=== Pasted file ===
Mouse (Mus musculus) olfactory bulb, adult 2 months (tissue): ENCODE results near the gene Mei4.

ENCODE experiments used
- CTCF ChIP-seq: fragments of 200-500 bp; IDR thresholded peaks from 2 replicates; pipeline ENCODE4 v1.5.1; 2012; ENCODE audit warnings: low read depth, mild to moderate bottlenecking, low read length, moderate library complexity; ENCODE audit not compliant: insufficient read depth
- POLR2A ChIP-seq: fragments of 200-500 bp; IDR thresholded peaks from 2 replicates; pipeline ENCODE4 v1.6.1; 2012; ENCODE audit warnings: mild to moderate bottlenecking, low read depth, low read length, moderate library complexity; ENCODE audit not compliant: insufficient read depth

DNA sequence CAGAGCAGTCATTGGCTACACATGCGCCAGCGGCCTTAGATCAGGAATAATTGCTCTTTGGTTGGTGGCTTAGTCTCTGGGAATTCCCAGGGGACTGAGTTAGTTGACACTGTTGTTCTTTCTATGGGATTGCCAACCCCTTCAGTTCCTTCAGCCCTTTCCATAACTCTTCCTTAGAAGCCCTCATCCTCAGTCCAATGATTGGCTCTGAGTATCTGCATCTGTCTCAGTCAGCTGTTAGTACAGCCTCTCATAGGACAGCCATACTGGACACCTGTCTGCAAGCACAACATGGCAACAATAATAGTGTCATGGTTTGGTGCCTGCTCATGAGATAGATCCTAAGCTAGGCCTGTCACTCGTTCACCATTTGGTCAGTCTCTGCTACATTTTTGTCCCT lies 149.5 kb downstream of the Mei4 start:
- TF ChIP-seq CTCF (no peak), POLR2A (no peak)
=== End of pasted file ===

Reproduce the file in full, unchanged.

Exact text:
Mouse (Mus musculus) olfactory bulb, adult 2 months (tissue): ENCODE results near the gene Mei4.

ENCODE experiments used
- CTCF ChIP-seq: fragments of 200-500 bp; IDR thresholded peaks from 2 replicates; pipeline ENCODE4 v1.5.1; 2012; ENCODE audit warnings: low read depth, mild to moderate bottlenecking, low read length, moderate library complexity; ENCODE audit not compliant: insufficient read depth
- POLR2A ChIP-seq: fragments of 200-500 bp; IDR thresholded peaks from 2 replicates; pipeline ENCODE4 v1.6.1; 2012; ENCODE audit warnings: mild to moderate bottlenecking, low read depth, low read length, moderate library complexity; ENCODE audit not compliant: insufficient read depth

DNA sequence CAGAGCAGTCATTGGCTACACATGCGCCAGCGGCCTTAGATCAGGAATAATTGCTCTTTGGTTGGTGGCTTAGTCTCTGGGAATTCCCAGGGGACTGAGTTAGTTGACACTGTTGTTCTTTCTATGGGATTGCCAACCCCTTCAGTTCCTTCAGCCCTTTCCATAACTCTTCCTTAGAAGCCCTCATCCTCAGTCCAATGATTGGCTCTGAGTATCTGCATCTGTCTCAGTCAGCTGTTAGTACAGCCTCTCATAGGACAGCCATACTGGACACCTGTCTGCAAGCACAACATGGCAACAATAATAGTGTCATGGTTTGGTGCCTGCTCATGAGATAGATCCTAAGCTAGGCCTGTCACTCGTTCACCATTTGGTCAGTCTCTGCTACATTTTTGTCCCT lies 149.5 kb downstream of the Mei4 start:
- TF ChIP-seq CTCF (no peak), POLR2A (no peak)